Massouda Kohistani and Khadija Amin fled Afghanistan for fear of the Taliban’s repression. They took refuge in Spain, where they met. Kohistani is a women and human rights activist. After the Taliban took over Kabul, she supported networks of women who wanted to be evacuated and was also involved in the organization of the first protests of female university students. Meanwhile, after working for four years as a journalist for various Afghan media, Amin, was a presenter and reporter on the Afghan news until she was prevented from working. However, the overwhelming majority of Afghans have not been lucky enough to be able to leave the country and are living under Taliban rule. On 13 October, the two women took part in the presentation of Women at the forefront in Madrid. You can find below the full interview where both of them share their personal testimonies about the dramatic situation of Afghanistan and call to the international community to “please not recognise the Taliban terrorists as the government”.
The violation of human rights and women’s freedom in Afghanistan
Kohistani and Amin are the face and voice of millions of Afghan women. Both agree that the Taliban have not fulfilled their supposed promise to respect human rights. They agree that the radicalism and cruelty of the Taliban is still intact twenty years later and they denounce the continuous attacks on the population, particularly women, repression of citizen protests and a tight media control that curtails press freedom. Above all, they call on the EU and the international community to not believe the Taliban’s empty promises. They ask to not recognise them. The Taliban are limiting women’s freedom and participation in public life. A step backwards in the rights that, according to them, many women have worked so hard to win since the fall of the previous fundamentalist regime (1996-2001): “Under Taliban rule, women cannot work, girls are not allowed to go to school. We are seen only as caregivers,” says Amin. Kohistani calls for protection for all women who, like her, had to leave the country seeking refuge and for those who still are in the country unable to continue their lives. Grateful for having managed to get on a plane and save her life, she states that “refugee women have lost all our achievements and the position reached in our countries of origin. We are nothing, we have to start from scratch”, and she calls for attention to this situation and help to recover a formal activity that dignifies them.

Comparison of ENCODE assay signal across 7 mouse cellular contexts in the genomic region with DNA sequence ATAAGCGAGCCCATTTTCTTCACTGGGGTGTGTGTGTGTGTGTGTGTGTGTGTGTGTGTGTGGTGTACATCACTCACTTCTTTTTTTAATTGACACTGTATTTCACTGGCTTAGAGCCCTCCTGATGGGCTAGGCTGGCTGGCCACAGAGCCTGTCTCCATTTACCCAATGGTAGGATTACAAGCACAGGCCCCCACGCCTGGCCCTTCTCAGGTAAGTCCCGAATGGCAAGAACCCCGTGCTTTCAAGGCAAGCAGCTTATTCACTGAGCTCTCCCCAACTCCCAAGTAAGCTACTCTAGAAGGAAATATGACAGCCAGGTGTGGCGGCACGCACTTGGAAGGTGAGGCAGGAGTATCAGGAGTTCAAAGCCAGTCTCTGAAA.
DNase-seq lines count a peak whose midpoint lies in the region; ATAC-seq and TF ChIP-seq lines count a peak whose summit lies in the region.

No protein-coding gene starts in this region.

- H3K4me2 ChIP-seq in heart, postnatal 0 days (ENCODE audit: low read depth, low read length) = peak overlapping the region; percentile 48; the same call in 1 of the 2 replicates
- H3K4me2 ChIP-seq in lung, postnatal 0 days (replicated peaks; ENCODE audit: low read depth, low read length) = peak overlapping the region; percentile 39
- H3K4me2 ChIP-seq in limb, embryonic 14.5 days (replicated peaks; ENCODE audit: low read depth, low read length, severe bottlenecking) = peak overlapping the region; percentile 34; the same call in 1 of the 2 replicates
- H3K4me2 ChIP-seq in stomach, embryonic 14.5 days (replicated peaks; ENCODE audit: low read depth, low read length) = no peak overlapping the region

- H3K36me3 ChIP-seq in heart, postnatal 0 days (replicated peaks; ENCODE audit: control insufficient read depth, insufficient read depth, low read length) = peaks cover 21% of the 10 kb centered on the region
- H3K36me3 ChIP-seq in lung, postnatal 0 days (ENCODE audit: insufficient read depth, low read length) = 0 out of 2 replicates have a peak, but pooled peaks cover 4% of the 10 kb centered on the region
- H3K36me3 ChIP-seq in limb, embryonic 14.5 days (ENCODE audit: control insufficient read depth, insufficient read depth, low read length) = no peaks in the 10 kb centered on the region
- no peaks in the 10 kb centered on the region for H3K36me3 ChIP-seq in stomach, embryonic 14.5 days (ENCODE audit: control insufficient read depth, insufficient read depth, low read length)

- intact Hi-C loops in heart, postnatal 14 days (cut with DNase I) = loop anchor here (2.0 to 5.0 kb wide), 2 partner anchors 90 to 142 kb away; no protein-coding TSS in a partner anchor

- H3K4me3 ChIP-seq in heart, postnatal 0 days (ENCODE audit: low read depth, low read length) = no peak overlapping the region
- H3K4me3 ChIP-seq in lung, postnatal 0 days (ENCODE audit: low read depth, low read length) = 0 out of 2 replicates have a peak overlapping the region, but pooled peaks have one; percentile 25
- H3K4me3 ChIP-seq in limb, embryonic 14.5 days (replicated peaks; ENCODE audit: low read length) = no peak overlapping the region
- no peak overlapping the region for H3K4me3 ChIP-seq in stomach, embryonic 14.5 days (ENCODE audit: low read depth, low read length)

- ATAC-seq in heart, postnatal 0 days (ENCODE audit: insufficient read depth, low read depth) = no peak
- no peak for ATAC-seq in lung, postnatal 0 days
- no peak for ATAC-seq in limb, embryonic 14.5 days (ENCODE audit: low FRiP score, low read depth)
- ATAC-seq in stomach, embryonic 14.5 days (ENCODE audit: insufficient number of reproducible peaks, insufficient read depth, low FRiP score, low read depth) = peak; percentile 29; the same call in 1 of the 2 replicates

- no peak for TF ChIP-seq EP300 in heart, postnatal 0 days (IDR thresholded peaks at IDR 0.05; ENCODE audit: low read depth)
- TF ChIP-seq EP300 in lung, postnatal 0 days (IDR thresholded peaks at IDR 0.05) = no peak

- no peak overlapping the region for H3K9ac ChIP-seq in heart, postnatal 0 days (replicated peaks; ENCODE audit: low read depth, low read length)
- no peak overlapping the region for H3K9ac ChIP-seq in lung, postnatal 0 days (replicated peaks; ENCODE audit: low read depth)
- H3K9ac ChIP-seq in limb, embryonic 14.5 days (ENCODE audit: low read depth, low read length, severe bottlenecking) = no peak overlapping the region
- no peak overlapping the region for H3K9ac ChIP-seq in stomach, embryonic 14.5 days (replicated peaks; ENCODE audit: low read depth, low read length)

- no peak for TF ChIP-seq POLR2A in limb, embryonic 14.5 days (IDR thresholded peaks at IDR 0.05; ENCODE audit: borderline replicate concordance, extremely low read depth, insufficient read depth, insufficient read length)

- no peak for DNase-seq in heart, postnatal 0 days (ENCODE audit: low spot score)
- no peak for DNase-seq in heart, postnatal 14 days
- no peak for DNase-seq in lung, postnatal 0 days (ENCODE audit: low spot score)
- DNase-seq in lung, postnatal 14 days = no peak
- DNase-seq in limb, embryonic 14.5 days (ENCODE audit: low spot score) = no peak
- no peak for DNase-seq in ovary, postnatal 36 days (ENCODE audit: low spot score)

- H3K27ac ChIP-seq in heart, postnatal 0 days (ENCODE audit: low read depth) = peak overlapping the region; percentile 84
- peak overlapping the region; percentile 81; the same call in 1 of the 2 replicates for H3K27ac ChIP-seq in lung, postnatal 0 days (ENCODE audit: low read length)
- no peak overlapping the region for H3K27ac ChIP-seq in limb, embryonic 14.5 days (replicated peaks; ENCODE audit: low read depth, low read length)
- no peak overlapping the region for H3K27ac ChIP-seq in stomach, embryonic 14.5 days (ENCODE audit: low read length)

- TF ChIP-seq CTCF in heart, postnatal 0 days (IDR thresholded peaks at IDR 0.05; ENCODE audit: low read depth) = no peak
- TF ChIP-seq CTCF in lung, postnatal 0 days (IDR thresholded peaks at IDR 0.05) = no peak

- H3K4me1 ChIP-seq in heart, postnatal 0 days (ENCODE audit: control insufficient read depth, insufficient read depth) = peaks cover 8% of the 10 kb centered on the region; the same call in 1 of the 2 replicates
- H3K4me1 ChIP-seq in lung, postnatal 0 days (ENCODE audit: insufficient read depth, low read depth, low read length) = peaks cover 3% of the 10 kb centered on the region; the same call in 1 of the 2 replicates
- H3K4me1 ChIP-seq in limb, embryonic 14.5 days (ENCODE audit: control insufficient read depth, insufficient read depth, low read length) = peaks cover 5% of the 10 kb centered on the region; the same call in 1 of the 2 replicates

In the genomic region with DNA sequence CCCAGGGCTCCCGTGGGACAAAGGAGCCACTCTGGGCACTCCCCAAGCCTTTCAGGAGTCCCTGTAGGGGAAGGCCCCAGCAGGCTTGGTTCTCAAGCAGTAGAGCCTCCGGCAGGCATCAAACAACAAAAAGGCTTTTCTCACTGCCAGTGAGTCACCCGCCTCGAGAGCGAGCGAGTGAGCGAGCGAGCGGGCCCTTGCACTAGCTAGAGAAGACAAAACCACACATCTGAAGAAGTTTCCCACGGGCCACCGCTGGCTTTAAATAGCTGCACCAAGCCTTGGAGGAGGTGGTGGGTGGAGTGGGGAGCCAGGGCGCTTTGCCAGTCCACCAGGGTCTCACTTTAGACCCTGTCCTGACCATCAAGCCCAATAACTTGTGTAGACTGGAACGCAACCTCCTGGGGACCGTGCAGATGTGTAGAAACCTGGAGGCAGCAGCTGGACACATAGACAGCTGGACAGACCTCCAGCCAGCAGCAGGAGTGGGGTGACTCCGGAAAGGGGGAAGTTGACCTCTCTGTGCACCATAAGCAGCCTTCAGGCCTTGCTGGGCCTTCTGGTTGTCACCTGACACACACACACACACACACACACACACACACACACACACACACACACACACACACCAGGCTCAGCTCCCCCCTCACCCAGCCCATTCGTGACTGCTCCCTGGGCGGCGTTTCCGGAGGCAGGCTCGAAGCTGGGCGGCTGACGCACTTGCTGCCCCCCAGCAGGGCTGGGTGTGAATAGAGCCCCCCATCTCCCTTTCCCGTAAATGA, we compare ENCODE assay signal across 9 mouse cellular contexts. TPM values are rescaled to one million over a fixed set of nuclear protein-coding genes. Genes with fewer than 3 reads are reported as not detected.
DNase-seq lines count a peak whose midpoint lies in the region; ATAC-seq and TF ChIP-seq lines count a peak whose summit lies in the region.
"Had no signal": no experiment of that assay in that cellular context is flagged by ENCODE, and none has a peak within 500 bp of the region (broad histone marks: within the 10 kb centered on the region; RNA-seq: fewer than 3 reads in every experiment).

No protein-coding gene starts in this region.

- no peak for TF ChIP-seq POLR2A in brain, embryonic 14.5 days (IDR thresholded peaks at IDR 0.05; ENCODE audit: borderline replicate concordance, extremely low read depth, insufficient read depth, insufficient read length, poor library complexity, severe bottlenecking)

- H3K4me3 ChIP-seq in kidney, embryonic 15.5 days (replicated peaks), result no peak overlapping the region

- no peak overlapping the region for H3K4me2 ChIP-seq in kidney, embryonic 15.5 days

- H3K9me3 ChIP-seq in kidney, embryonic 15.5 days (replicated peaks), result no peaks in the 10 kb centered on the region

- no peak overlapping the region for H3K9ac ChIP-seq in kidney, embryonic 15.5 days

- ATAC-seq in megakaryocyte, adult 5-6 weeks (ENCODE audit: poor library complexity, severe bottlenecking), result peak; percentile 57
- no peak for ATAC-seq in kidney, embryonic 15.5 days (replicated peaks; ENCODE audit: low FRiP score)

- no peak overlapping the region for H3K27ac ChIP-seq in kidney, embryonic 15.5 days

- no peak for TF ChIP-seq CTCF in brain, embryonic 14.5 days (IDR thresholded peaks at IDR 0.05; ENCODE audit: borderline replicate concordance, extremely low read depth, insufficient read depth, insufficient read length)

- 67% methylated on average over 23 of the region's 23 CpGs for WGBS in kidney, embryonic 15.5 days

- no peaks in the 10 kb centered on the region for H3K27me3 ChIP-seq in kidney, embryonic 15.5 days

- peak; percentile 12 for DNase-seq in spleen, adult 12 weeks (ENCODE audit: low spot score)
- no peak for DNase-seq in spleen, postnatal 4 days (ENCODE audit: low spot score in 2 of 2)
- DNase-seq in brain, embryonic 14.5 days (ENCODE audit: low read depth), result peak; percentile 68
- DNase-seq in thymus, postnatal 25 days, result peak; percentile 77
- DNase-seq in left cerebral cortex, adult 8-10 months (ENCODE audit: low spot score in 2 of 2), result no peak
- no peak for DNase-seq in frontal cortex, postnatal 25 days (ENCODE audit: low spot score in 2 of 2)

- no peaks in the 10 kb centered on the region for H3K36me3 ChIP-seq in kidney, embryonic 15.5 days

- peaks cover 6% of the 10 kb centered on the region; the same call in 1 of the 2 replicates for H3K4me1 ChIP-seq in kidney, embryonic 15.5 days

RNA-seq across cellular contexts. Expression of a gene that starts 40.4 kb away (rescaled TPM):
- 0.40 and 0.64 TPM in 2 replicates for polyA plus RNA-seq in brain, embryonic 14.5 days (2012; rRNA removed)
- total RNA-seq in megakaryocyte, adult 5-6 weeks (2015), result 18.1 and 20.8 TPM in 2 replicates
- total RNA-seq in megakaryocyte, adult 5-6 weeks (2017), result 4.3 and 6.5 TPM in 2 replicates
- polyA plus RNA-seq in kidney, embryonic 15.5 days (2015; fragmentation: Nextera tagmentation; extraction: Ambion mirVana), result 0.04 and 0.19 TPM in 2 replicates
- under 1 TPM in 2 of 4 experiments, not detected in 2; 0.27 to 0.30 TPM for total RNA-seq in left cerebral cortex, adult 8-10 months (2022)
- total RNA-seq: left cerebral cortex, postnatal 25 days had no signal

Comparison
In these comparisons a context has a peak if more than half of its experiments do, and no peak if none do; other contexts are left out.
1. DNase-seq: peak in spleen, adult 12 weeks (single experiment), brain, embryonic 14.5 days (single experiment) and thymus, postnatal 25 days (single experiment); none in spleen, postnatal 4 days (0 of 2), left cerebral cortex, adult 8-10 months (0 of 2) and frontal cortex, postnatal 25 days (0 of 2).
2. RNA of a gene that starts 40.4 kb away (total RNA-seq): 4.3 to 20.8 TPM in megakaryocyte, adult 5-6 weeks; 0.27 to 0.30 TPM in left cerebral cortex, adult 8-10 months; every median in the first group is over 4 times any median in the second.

Press freedom and social media in Afghanistan
The media, now in the service of the fundamentalists, are at the centre of Taliban propaganda. Amin explain that in recent years “many journalists have been working for human rights, democracy and progress; however, now they are threatened for it”. The lives of those who have not been able to flee the country are in grave danger.
For Kohistani, the ideology and behaviour of the Taliban has not changed. “What has changed are the social networks: unlike 12 years ago, Afghans have access to social networks from anonymous profiles where they can express themselves more freely and get information through digital and social media,” she says.
How the European Union and the international community should act
While the Taliban continue to demand international recognition, the European Union plans to not recognise the Taliban’s interim government in Afghanistan, but deliver humanitarian aid.
Amin recalls the harsh economic conditions faced by Afghans, but warns that the international community cannot turn a blind eye to the human rights violations committed by the Taliban or normalise the violation of women’s rights.
To maintain our commitment to the Afghan people in general, and to Afghan women in particular, “the European Union must organise an international conference on the problems of Afghan women, to show how dramatic our situation is in Afghanistan,” Kohistani adds.